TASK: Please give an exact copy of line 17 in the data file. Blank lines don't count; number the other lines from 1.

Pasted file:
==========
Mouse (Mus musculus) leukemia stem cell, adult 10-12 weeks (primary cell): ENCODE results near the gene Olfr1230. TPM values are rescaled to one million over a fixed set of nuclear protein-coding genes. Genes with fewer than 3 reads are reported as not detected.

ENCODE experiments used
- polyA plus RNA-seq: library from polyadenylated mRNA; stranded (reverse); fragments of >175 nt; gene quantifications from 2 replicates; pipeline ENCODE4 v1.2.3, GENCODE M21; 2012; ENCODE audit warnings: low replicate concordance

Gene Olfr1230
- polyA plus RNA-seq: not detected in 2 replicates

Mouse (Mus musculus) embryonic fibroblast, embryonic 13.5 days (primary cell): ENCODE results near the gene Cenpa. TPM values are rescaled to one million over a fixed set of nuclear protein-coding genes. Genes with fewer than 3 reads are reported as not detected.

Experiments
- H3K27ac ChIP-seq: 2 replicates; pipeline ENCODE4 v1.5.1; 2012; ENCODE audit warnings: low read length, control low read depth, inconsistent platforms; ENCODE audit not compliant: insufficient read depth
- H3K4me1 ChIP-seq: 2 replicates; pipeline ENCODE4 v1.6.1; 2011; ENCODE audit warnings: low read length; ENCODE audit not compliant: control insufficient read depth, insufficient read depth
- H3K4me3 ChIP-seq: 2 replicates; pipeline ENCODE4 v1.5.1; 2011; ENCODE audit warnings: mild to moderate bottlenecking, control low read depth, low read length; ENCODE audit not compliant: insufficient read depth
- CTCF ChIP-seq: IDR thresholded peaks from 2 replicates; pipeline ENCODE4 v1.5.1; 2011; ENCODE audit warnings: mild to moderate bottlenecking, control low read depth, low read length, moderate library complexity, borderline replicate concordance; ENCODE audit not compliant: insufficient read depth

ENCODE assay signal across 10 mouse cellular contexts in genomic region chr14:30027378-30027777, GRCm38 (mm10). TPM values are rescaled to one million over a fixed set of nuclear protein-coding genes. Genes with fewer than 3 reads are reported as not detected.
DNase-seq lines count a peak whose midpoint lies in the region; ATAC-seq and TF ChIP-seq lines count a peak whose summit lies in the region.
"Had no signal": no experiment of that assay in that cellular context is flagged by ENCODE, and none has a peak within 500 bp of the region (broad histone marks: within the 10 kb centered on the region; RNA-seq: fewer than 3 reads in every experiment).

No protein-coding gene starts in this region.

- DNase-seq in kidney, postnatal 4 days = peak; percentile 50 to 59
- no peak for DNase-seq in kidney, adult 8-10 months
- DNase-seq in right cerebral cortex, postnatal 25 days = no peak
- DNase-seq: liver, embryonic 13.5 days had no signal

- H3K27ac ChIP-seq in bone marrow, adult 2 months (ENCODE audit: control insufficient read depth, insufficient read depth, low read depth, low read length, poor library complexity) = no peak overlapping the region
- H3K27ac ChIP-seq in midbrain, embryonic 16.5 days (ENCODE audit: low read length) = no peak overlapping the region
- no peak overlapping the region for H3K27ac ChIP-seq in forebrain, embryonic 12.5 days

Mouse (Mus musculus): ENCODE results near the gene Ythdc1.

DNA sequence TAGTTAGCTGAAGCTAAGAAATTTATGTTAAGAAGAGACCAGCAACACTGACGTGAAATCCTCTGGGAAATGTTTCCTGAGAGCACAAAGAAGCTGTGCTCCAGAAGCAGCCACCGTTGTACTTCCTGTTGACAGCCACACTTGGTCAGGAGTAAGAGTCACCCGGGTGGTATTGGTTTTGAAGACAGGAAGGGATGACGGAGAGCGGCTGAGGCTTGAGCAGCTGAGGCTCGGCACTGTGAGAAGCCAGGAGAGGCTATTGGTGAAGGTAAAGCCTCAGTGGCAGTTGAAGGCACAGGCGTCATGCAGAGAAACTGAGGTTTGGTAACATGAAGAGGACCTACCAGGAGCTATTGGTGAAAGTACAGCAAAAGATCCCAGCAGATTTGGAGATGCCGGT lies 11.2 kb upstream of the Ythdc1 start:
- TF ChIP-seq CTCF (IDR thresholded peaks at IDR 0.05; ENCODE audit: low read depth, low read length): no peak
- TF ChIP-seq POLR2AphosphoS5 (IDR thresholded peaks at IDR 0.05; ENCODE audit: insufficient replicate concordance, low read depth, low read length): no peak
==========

- no peak for DNase-seq in kidney, adult 8-10 months